The Latest: New Mexico governor urges cooperation on crime

January 16, 2018

The New Mexico Senate chambers await the arrival of lawmakers on Friday, Jan. 12, 2018, in Santa Fe, N.M. Criminal justice initiatives and state spending increases for public education, law enforcement, Medicaid and economic development are at the top of the agenda at the new Mexico Legislature prepares for a 30-day session beginning Tuesday, Jan. 16. (AP Photo/Morgan Lee)

SANTA FE, N.M. (AP) — The Latest on the start of a new legislative session in New Mexico (all times local):

3:10 p.m.

New Mexico Gov. Susana Martinez is sounding an optimistic note about rebounding state finances and urging lawmakers to approve tougher criminal penalties at the outset of a new legislative session.

Martinez delivered her final State of the State speech to the Legislature on Tuesday. She said the state’s budget surplus has climbed to an estimated $330 million.

She called on Lawmakers to reform the state’s gross receipts taxes on sales and business services and make funding for business incentives permanent.

She repeated calls to reinstate the death penalty. The proposal has been rejected repeatedly by the legislature.


1:20 p.m.

The New Mexico Legislature has convened for a 30-day legislative session to craft a new state budget and address concerns about crime and public safety.

The Democrat-led Legislature gathered Tuesday in the state Capitol. GOP Gov. Susana Martinez and leading lawmakers are seizing on a recent increase in state tax income to try and boost spending on education, law enforcement, Medicaid and economic development incentives.

Martinez has endorsed a series of tough-on-crime bills that would restore the death penalty and stiffen penalties for multiple violent felonies, while providing new immunity from prosecution to law enforcement officers.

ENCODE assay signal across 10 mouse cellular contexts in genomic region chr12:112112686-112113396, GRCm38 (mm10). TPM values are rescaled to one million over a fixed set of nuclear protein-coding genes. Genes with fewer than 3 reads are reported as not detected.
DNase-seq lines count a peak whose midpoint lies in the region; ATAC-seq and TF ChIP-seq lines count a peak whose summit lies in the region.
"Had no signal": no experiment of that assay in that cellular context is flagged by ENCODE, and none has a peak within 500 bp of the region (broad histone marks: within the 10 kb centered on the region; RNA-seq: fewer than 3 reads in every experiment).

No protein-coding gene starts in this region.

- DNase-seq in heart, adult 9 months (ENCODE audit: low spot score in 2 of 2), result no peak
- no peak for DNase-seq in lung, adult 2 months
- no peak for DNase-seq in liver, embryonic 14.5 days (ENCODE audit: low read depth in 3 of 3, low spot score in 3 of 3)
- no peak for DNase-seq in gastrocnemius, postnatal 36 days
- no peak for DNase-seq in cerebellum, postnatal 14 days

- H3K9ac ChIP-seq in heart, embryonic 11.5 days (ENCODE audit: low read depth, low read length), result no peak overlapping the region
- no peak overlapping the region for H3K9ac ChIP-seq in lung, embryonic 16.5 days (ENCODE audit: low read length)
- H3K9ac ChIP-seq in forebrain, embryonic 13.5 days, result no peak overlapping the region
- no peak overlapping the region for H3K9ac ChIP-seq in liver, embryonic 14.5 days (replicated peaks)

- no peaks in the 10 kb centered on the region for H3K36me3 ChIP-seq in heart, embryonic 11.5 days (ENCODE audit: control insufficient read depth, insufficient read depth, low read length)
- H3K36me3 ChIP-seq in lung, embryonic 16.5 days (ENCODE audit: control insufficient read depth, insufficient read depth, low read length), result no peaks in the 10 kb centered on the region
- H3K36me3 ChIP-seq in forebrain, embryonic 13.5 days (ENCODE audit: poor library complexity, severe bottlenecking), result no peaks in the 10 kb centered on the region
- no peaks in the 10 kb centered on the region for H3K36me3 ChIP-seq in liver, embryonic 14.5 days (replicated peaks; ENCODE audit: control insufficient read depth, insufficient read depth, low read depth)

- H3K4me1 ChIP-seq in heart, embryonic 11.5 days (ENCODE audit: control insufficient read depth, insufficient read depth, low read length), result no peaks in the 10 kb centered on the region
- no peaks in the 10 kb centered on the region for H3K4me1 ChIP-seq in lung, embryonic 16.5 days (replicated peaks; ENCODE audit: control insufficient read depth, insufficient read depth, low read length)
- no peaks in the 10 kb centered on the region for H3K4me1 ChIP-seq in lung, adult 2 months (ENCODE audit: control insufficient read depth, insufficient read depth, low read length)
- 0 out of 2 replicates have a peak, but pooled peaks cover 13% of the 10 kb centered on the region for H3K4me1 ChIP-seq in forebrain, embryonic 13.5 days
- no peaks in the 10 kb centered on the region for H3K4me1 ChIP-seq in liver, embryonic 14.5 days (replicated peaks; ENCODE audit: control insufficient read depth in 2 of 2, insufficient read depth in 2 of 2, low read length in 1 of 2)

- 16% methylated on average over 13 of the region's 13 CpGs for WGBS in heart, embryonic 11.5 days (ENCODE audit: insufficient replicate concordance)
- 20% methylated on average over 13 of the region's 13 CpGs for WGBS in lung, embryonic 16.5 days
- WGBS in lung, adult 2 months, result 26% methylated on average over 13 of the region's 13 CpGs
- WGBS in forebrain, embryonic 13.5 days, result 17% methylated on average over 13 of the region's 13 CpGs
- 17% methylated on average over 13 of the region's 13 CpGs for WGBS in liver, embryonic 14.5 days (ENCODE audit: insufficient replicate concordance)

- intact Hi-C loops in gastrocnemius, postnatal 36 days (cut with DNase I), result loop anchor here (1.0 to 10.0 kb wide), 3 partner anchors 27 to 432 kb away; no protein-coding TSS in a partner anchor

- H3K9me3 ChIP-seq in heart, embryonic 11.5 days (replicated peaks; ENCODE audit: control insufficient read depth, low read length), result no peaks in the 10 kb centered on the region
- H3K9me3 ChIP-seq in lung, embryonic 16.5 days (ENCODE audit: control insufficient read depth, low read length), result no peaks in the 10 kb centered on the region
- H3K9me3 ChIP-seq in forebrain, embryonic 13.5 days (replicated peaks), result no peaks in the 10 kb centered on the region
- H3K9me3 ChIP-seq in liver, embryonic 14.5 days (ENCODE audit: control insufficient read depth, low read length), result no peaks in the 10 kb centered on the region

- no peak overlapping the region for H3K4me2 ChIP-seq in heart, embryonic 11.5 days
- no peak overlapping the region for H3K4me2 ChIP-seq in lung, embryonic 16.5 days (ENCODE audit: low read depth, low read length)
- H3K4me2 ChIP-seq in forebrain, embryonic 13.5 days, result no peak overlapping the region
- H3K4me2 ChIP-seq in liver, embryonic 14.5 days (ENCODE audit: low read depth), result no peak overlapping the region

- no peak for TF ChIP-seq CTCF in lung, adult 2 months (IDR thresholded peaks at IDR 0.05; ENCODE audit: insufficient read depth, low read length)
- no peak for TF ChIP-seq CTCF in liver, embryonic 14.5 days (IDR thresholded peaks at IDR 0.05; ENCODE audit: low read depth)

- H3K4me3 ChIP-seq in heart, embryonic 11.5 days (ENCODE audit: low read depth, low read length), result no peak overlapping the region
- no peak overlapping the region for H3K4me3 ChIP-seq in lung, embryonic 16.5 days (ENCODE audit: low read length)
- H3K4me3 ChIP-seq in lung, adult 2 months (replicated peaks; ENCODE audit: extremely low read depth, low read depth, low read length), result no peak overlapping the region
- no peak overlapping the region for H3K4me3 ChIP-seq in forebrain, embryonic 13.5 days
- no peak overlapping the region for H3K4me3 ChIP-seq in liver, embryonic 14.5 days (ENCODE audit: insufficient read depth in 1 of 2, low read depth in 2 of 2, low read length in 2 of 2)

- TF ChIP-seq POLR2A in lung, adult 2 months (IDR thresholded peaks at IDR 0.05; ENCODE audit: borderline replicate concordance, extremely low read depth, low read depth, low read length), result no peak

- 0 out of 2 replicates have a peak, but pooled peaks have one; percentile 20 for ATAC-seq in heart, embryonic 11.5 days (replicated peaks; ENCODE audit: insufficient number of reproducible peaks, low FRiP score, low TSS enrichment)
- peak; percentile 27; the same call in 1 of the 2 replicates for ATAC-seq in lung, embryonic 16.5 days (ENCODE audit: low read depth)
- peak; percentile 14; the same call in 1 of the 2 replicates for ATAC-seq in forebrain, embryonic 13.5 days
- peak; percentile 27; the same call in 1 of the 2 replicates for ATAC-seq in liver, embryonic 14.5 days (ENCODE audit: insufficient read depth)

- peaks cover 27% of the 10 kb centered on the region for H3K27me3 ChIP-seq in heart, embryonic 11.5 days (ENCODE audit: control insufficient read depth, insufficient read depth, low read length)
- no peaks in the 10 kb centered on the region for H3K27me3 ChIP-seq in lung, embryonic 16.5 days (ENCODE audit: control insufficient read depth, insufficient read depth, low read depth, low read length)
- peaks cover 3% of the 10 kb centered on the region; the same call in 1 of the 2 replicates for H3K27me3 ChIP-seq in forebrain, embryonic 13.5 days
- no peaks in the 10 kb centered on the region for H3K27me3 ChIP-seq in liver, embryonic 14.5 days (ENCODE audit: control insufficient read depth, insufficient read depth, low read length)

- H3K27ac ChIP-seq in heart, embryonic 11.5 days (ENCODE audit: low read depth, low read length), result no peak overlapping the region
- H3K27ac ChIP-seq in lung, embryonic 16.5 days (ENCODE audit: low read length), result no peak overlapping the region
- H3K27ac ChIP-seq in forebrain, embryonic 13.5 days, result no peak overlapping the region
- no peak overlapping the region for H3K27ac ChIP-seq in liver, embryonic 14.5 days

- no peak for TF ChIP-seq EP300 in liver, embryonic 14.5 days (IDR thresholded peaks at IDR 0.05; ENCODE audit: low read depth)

10:20 a.m.

The top Democrat in the New Mexico House of Representatives is highlighting commitments to public education funding, health care services and environmental protection.

House Speaker Brian Egolf released a video on YouTube on Tuesday that acknowledges recent tough economic times in New Mexico and says Democrats are committed to putting more money toward early childhood education and making sure residents have clean air and clean water.

The video segment preceded the governor’s midday State of the State address that marks the beginning of the 2018 legislative session.

Republican and Democratic lawmakers are largely in agreement on the need to increase public school funding as the state emerges from a budget crisis linked to volatility in the oil and natural gas sector.

GOP Gov. Susana Martinez is proposing a roughly $70 million increase to public education funding that emphasizes financial incentives for teacher excellence.


3:00 a.m.

Criminal justice initiatives and state spending increases for public education, law enforcement, Medicaid and economic development are at the top of the agenda as the New Mexico Legislature convenes for a 30-day session.

The session begins at noon on Tuesday with the State of the State address by Republican Gov. Susana Martinez.

State tax income is on the rise as lawmakers begin crafting a spending plan for the fiscal year that starts July 1. Pay increases are under consideration for teachers and state workers — with an added emphasis pay for the judiciary, law enforcement and corrections officers.

New Mexico government income for the coming fiscal year is expected to surpass annual spending obligations by nearly $200 million. The governor wants to raise an additional $99 million through tax and health care reforms.

Update hourly